Teacher aides support teachers and students across a range of services provided in an educational setting. Their role description can vary according to the environment in which they work and the needs of the school. They are different from Assistant Teachers in that they are responsible for general classroom tasks, whereas Assistant Teachers are qualified to provide instructional support.
What Do Teacher Aides Do?
Teacher aides support students’ learning and development by applying learning and teaching strategies. Most work under the direction of a classroom teacher, although some are provided more responsibility and independence than others.
Some teacher aides work in mainstream classrooms, others in specific subject areas, and some provide support to certain groups of students, including those with specific learning needs (such as with literacy or numeracy), disorders, disabilities or those who speak English as a second language. They also assist one or more teachers to undertake logistical tasks to ensure the efficient operation of the classroom or centre.
Many teacher aides implement teaching and learning strategies such as explicit teaching, scaffolding, modelling, cooperative learning, one-on-one instruction and formative assessment. Some even run their own programs under the direction of a teacher or other specialist. General classroom support and behaviour management are also key responsibilities of many teacher aides in Australia.
However, teacher aides are typically not qualified or employed to teach as such, but interact with students under the direct or indirect supervision of a qualified teacher. And although they may have relationships with families as part of a school community, they should not discuss a student’s behaviour or educational progress with parents — only teachers should do this.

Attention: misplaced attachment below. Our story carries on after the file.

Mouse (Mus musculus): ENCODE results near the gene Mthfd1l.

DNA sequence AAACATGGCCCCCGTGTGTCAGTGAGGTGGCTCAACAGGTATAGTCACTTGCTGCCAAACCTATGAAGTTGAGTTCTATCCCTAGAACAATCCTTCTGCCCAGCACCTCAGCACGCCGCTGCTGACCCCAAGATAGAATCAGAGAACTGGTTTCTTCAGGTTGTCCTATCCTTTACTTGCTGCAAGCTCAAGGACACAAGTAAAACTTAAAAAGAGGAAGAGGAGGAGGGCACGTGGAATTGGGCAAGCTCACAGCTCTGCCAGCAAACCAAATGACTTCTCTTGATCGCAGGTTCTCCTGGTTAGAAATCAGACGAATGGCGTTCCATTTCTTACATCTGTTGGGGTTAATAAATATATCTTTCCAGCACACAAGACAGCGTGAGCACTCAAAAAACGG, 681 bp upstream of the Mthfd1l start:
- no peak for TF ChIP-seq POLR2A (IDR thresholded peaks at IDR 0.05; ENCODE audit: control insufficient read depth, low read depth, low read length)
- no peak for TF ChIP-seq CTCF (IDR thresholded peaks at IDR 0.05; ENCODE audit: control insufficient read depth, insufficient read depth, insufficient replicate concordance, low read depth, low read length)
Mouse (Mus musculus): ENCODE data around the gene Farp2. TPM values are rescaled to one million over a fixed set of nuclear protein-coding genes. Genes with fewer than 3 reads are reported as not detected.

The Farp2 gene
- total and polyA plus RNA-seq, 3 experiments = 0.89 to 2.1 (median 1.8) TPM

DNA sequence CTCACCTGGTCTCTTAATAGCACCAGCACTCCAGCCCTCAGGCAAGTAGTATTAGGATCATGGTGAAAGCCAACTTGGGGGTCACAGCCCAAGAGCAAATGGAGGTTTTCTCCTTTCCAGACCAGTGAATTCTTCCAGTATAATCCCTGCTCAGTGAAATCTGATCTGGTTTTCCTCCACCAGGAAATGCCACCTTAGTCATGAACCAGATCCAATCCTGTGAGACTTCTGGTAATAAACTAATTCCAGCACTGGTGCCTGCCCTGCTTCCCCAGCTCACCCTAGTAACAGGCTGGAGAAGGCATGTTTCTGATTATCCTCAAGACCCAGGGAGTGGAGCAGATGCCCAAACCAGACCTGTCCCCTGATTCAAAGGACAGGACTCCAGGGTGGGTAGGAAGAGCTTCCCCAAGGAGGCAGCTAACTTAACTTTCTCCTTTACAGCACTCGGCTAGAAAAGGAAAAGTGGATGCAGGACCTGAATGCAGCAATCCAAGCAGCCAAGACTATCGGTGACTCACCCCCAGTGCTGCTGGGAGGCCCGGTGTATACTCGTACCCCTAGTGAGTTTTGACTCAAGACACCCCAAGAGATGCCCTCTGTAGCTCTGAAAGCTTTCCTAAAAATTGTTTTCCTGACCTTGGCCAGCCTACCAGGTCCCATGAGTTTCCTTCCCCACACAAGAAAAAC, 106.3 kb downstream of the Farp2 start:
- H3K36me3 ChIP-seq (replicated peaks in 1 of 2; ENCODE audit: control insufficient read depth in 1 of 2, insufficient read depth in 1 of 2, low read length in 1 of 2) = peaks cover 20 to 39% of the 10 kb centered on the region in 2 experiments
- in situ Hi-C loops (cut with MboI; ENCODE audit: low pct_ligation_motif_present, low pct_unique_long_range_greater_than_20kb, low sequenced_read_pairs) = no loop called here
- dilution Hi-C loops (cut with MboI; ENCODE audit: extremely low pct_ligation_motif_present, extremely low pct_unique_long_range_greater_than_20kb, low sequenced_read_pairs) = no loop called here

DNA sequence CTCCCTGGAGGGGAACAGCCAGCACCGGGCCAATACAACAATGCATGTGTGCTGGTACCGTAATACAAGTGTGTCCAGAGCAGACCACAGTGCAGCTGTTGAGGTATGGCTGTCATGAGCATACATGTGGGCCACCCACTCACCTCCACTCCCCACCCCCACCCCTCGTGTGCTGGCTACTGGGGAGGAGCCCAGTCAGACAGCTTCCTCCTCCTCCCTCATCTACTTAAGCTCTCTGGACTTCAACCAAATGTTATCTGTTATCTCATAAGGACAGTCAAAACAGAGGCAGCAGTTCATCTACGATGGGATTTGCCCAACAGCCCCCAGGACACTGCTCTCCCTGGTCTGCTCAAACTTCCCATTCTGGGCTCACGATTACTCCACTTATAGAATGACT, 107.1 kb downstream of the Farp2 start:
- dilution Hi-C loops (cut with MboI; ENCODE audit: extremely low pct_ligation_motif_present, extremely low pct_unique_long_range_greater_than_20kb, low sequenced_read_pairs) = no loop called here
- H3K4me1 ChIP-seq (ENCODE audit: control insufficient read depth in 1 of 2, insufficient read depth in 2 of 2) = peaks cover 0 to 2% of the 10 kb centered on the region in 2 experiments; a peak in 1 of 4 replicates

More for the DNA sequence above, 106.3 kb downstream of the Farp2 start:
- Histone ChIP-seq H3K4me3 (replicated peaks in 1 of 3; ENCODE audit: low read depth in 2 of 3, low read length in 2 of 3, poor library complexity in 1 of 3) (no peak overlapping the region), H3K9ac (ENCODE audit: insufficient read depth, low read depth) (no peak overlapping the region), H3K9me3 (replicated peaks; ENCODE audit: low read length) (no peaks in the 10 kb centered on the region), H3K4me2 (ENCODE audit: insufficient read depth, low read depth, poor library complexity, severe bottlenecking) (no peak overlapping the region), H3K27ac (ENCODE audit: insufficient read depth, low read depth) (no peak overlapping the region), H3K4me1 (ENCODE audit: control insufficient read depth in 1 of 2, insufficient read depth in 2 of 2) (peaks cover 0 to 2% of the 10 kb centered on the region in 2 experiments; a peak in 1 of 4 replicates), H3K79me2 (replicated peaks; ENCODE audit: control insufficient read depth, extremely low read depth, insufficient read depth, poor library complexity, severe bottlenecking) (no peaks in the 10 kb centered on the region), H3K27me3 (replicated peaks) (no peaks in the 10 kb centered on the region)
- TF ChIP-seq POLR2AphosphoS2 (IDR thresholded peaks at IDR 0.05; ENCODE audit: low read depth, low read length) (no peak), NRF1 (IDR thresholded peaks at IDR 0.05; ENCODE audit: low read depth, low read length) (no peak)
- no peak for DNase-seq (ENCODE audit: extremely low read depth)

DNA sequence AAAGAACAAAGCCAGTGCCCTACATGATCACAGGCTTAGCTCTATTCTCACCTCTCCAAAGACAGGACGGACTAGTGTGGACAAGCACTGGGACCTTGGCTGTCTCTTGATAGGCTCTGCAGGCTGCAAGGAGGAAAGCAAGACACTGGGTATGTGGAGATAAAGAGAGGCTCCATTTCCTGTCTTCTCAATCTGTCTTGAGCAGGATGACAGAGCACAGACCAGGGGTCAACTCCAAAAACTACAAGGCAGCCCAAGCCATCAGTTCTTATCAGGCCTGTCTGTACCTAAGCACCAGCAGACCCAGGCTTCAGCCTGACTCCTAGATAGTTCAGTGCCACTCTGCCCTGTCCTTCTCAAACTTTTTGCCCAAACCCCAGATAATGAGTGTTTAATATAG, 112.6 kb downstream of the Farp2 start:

What Are Some Of Their Duties?
- Demonstrating, supervising and participating in activities which enhance the physical, emotional, intellectual and social development of children in educational environments, including schools and preschools.
- Supporting teachers with administration tasks, including preparing teaching resources and materials, photocopying and filing lesson material and distributing and collecting students’ work.
- Preparing indoor and outdoor areas for learning and recreational activities.
- Supporting behaviour management by implementing techniques like proximity and rapport building.
- Organising and maintain learning and teaching resources, as well as ordering the appropriate equipment as required.
- Assisting children with intellectual, physical and behavioural difficulties with their academic studies.
- Assisting children individually to learn social skills.
- Attending staff meetings and parent-teacher interviews as required.
What Does a Typical Day Look Like?
In a typical classroom, the teacher aide will circulate from group to group or work one-on-one with a particular student. They are not expected to teach the whole class — that is the role of the classroom teacher. They may however teach groups, particularly after several years’ experience and demonstrating competence at implementing strategies.